• While credit checks are part of the process, blemishes and credit hiccups matter a bit less to P2P lenders than they do to traditional banks.

What are the benefits to investors?

  • Passive income is always a good thing. As long as you meet the criteria for investing, you can earn quite a bit of money on your investment (more on that later).
  • Minimum investments are low—sometimes as low $25, after an startup fund of $1,000—so you don’t need a huge bank account to start earning.
  • Annual returns are close to 10% (and rising) for Prosper and LendingClub, two of the biggest P2P lending companies on the market.
  • Diversification options allow investors to plug their money into different types of loans, such as personal loans, auto loans, mortgages and refinance loans, student loans, and business loans. Diversification means less overall risk.
  • Investors can open an individual account, offering set returns, or retirement accounts.

What are the downsides to investing in P2P lending?

  • As collateral is seldom leveraged at this point in P2P lending, investors always run the risk of borrowers defaulting on loans, leaving them with a loss of both potential interest and their original principal.
  • Lending companies charge origination and annual fees; while not exorbitant, these do cut into profits.
  • The Securities and Exchange Commission (SEC) has set baseline requirements for investing, including:
    • A minimum $70,000 gross annual income (in most states; California’s minimum for gross annual income and net worth minimum is $85,000), as well as a net worth minimum of $70,000.)
    • You must live in an approved state. Currently all states are approved for P2P investing except Arizona, New Mexico, North Carolina, Ohio and Pennsylvania.
    • Net worth exception: If your net worth is at least $250,000, there is no minimum annual income requirement.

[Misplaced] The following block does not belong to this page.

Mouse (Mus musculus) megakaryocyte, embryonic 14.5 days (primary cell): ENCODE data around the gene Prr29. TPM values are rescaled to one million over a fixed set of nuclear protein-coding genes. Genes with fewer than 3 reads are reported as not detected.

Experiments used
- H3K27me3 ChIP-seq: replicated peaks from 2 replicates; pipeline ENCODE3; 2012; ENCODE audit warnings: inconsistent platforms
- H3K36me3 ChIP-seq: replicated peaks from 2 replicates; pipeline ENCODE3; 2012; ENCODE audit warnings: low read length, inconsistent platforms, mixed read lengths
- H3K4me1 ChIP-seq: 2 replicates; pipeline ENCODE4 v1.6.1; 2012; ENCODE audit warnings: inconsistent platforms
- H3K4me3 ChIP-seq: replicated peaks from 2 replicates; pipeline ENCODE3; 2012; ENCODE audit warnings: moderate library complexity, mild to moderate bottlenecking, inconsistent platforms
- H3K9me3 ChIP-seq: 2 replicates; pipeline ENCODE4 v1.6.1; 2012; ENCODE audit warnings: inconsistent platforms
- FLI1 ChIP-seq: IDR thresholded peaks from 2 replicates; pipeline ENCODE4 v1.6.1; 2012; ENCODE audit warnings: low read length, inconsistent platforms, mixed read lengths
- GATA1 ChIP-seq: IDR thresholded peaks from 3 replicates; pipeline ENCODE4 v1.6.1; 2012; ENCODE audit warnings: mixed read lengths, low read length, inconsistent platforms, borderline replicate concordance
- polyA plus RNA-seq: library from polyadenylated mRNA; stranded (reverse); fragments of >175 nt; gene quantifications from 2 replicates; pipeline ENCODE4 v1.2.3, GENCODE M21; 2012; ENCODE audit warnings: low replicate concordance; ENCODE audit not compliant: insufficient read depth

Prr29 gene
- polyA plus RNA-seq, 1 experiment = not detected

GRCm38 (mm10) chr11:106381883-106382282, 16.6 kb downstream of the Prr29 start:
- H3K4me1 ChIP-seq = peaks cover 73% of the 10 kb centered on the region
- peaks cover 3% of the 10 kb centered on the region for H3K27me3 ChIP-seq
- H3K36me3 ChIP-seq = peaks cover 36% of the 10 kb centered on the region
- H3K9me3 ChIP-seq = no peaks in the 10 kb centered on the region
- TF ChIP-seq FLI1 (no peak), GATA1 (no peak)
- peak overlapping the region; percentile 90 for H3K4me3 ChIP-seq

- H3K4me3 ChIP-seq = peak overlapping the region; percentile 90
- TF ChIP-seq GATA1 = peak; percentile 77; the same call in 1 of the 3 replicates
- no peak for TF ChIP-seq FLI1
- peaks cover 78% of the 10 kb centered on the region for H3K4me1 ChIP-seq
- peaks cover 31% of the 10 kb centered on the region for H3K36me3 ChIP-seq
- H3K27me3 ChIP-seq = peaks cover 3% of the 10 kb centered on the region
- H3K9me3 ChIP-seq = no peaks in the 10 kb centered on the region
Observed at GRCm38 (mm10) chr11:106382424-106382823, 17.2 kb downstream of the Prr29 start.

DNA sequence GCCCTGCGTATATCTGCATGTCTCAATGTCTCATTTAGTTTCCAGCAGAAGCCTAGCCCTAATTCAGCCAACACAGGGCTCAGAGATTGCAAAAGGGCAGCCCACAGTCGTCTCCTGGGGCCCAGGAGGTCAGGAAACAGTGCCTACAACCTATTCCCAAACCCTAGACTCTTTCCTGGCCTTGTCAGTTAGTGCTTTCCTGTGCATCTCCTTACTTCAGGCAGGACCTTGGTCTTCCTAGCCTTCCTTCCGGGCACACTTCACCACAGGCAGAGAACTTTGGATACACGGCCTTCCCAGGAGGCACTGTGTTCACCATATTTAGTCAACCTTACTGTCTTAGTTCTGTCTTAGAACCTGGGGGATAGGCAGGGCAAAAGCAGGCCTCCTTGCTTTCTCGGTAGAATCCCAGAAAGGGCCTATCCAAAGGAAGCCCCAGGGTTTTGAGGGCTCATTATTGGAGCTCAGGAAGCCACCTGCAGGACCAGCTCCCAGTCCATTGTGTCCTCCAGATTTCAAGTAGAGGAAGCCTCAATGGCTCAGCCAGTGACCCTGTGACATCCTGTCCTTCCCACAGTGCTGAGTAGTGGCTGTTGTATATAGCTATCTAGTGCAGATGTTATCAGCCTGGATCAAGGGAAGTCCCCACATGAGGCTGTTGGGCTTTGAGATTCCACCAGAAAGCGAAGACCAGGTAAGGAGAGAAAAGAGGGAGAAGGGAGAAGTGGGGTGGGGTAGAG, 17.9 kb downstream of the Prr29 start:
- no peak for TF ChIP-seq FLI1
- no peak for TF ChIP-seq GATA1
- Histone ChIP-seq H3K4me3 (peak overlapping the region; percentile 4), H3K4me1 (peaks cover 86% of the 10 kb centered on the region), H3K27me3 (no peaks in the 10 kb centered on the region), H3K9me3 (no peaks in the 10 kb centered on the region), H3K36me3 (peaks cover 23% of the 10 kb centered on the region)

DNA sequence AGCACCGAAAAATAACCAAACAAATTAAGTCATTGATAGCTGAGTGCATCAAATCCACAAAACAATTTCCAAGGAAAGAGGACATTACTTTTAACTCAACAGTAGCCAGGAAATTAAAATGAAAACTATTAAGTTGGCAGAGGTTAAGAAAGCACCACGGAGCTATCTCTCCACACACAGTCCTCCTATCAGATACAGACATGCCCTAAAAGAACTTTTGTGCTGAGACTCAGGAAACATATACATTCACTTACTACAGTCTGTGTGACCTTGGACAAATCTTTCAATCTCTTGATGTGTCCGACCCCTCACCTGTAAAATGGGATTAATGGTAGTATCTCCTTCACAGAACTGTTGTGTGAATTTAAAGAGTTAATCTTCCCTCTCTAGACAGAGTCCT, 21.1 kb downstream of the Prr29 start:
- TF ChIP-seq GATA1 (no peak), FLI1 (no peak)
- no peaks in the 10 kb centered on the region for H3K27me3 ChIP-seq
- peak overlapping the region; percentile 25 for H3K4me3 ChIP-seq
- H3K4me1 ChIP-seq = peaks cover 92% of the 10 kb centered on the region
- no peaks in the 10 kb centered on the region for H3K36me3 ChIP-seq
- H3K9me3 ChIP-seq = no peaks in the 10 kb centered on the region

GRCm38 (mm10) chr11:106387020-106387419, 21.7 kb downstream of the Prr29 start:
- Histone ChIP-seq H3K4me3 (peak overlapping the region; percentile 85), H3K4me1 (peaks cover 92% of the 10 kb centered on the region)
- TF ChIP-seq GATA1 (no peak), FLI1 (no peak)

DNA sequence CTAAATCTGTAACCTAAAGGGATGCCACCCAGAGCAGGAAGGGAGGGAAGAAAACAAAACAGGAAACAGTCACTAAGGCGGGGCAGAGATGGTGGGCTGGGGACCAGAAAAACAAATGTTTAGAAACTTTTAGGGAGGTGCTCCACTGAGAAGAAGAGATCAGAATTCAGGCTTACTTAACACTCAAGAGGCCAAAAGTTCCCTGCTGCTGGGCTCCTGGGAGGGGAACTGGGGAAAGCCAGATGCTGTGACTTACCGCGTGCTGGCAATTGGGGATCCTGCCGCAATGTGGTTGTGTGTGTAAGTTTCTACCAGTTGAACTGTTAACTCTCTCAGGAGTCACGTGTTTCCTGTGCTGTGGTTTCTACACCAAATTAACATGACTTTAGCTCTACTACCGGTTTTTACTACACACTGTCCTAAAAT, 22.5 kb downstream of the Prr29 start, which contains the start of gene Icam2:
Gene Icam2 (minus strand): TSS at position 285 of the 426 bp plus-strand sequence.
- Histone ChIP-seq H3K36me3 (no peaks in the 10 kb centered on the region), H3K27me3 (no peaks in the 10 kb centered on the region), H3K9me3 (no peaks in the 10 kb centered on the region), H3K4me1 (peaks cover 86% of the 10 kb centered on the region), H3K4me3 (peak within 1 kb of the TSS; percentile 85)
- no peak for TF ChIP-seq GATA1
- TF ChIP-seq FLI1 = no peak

• In some cases, P2P companies will generate interest rates based on auctions. Here’s how it works: The investor suggests an interest rate to see if a borrower will take it. If not, the investor has to adjust the rate down until it is accepted. This process is clearly unpredictable, and can mean an investor settles for a much lower interest rate than originally desired. (NOTE: Many P2P companies have moved away from this model, preferring the standard rate model with set interest rates based on certain criteria. For a given set of criteria, then, the interest rates will remain the same for all borrowers until the platform changes it.)

Where do I start investing (or borrowing)?

There are four big players in the P2P lending world, each serving as a great entry point for investors and borrowers:

Before you dig into one, however, I recommend reading this article about the pros and cons of each. It will likely help you determine which one to start with based on history, reputation, loan returns, etc.

Also, be sure you examine investor guidelines in full to make sure you qualify.

Lastly, keep a sharp eye on the markets. If you have diversified your investments, be sure your dollars are aligning with profitable loans. For example, if the housing market is tanking and nobody is buying, consider moving your mortgage loan funding to something more lucrative like personal loans or student debt.


While P2P lending is a decade or more old, it’s now coming into its own as a more widespread investment opportunity for those tired of the ups and downs of Wall Street. With proper research, it can offer returns that blow stock market earnings out of the water—like in this case.

Just be sure you ride the wave carefully, and never put all of your P2P dollars in one pot.

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Jeff Steen

Jeff Steen is the Associate Editor of Early to Rise. Previously, he worked in food and hospitality journalism, but is currently focused on bringing unique, insightful content to the ETR world.